Lourdes Gurriel Jr. fit with Diamondbacks, relationships in clubhouse drove return

Dec 23, 2023, 10:40 AM | Updated: 12:26 pm

Gabriel Moreno #14 and Lourdes Gurriel Jr....

Gabriel Moreno #14 and Lourdes Gurriel Jr. #12 of the Arizona Diamondbacks celebrate after Moreno hit a home run in the third inning against the Los Angeles Dodgers during Game Three of the Division Series at Chase Field on October 11, 2023 in Phoenix, Arizona. (Photo by Norm Hall/Getty Images)

(Photo by Norm Hall/Getty Images)

PHOENIX — Arizona Diamondbacks youngsters Gabriel Moreno, Luis Frias and Geraldo Perdomo opened their phones to a simple message from a veteran leader: “You’re not getting rid of me that easily.”

Outfielder Lourdes Gurriel Jr. entered the free agent market this offseason and concluded his place was back in Arizona with a club he grew close with over the past calendar year. On Dec. 23, 2022, he and Moreno were traded by the Toronto Blue Jays to the Diamondbacks, and nearly one year later, the D-backs announced he agreed to a three-year deal on Friday worth a reported $42 million.

“I always have my priorities in line: First and foremost, my family is comfortable here in the city, the organization. Secondly, if I’m comfortable with the team, the club, the organization, the players and so forth,” Gurriel said led to his return via team Spanish interpreter Alex Arpiza on Friday. “So with all that in mind, that was first and foremost to be able to secure that.”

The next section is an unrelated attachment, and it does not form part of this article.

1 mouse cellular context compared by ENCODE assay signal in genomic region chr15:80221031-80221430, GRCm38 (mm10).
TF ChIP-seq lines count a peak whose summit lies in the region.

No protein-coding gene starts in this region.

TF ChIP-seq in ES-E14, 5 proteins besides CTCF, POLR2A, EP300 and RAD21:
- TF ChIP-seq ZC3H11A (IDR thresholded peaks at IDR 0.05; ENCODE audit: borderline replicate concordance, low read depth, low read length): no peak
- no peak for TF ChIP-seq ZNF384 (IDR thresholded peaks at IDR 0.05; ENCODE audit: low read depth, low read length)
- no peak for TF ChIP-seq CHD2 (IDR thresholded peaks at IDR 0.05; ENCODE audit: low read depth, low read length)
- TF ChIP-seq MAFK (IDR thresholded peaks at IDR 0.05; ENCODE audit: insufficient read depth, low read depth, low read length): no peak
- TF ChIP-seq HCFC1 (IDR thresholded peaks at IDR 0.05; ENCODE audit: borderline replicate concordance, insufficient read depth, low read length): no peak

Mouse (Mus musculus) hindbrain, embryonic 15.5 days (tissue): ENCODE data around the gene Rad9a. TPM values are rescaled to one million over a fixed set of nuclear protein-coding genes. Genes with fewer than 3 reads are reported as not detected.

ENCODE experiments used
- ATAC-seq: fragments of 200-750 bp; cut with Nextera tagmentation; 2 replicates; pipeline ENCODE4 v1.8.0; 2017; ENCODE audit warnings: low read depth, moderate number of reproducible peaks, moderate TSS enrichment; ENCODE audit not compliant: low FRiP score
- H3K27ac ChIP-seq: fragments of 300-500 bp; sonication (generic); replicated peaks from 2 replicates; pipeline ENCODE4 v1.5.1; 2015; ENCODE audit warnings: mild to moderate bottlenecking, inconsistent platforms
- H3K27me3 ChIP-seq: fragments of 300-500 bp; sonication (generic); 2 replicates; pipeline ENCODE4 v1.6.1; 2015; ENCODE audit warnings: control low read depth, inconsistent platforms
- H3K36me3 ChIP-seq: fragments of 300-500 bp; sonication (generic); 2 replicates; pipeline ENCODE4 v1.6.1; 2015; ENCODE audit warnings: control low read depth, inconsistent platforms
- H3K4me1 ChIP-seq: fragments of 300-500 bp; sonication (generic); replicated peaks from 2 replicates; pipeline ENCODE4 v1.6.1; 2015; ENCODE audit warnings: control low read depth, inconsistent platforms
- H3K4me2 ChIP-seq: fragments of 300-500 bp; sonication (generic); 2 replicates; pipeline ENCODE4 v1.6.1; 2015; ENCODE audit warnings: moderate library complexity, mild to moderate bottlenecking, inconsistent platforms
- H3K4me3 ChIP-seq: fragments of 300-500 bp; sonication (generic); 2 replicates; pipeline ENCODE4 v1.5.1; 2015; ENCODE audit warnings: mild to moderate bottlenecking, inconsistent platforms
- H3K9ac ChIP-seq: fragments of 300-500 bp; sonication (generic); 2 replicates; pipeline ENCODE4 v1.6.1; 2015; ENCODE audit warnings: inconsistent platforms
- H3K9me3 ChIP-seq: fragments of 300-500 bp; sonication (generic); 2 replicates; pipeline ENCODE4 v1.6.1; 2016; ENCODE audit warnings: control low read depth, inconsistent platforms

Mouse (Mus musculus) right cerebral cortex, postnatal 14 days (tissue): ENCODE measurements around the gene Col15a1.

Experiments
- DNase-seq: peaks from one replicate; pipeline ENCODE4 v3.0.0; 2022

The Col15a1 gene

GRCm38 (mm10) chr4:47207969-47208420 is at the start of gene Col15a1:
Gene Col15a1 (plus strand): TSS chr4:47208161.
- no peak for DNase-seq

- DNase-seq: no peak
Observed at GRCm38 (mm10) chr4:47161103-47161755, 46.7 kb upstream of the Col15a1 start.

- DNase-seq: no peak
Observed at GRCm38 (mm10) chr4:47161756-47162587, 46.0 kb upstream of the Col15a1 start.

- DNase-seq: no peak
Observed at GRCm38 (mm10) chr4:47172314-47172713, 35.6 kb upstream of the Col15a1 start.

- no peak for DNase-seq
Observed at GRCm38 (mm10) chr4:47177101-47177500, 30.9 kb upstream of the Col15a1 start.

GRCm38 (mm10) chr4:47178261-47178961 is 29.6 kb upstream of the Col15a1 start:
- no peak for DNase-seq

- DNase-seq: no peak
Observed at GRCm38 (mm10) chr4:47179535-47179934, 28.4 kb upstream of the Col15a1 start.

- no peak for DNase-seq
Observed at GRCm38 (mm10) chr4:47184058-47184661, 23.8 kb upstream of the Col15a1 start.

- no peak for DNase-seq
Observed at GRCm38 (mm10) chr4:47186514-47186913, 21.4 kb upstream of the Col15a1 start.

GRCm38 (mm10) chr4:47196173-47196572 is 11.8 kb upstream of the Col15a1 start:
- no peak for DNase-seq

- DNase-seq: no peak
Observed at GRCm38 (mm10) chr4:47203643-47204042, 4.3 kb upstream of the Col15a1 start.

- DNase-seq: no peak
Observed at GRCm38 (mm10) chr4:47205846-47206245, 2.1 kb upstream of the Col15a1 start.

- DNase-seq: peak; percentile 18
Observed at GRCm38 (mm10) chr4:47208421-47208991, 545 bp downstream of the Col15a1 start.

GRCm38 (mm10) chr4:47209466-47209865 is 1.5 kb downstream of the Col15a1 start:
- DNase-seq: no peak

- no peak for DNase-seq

Reaching the World Series and coming up three games short of a ring certainly helped Arizona’s case to bring him back — a priority for the organization looking for a left fielder and right-handed bat — as did the tightness of a clubhouse that rallied behind each other to take down the Brewers, Dodgers and Phillies. Gurriel was motivated by Arizona falling three games short of a championship to the Rangers.

He described his teammates as respectful as his free agency played out, but he appreciated all the messages coming in once he had agreed to run it back with them.

“Once the news started spreading that I was coming back, a lot of players and teammates reached out to me, so just those relationships, that bond we formed, it had a big impact on me coming back,” Gurriel said.

“Lourdes is unbelievable in the clubhouse,” D-backs starter Zac Gallen told Arizona Sports’ Wolf & Luke on Friday. “Great guy, worked hard. From a pitcher standpoint, he was maybe undervalued in terms of the defensive side of it, just working with (Dave McKay) and whatnot and getting his defensive side up to standard has been awesome to watch.”

Lourdes Gurriel, Gabriel Moreno brothers in Diamondbacks clubhouse

A common sight in the Diamondbacks’ clubhouse during the 2023 season was Moreno and Gurriel laughing about something.

Even this winter, when Moreno dyed his hair green Gurriel naturally made fun of him.

“I think I was one of the first ones that he sent a photo to of what he had just done, and I kind of teased him saying ‘Hey, what are you copying me?'” Gurriel said. “But Gabi mentioned, ‘Hey, you’re purple, I’m green.'”